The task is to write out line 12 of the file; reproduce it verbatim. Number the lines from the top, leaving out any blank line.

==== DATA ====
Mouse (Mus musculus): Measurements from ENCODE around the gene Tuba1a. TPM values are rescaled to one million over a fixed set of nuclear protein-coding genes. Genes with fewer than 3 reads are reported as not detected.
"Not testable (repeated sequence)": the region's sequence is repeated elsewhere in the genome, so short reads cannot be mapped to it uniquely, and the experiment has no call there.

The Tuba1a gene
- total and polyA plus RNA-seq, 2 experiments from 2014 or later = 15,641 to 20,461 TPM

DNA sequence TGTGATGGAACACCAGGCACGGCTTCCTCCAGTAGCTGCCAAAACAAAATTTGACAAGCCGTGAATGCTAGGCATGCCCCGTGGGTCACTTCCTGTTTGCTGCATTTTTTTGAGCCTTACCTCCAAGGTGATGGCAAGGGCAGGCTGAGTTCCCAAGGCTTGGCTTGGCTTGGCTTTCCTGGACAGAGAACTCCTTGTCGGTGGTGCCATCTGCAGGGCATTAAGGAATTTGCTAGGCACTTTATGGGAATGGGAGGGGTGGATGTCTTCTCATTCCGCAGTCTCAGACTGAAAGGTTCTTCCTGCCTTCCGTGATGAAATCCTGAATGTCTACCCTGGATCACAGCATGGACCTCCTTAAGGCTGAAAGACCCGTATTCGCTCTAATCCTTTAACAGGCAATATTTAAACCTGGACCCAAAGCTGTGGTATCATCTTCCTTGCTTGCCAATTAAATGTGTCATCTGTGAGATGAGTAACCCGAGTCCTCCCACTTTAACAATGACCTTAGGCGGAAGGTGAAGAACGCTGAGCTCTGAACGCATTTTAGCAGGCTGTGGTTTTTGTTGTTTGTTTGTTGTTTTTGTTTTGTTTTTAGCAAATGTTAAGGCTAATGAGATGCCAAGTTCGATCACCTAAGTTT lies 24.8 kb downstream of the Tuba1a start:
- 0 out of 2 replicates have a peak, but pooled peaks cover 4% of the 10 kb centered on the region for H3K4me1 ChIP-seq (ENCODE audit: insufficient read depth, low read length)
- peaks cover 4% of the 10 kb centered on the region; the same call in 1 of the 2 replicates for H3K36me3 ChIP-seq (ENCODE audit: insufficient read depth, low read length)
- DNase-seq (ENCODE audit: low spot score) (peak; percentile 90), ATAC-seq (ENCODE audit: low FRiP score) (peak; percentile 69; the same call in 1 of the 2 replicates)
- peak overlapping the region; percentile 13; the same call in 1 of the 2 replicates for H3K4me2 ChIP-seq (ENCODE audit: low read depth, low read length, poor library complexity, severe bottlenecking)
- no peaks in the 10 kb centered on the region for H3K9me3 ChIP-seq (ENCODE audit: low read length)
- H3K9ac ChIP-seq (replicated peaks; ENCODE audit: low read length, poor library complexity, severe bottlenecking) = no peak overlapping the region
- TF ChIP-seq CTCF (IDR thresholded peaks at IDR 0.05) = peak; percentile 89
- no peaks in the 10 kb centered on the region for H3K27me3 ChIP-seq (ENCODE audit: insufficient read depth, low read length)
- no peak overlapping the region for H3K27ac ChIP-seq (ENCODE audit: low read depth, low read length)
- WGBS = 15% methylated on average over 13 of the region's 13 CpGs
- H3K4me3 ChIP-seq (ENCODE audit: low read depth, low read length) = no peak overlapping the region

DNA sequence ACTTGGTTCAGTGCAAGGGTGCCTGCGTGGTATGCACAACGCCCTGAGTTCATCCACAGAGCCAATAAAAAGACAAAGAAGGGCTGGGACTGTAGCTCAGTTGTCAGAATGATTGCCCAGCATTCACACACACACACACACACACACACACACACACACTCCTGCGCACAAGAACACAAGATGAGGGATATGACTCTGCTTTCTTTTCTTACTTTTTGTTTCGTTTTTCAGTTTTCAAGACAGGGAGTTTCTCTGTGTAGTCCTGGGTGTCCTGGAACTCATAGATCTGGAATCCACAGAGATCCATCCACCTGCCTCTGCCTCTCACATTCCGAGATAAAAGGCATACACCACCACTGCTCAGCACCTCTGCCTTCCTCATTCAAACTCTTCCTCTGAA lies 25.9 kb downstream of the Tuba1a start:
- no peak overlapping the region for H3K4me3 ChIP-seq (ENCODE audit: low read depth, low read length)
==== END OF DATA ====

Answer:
- TF ChIP-seq CTCF (IDR thresholded peaks at IDR 0.05) = peak; percentile 89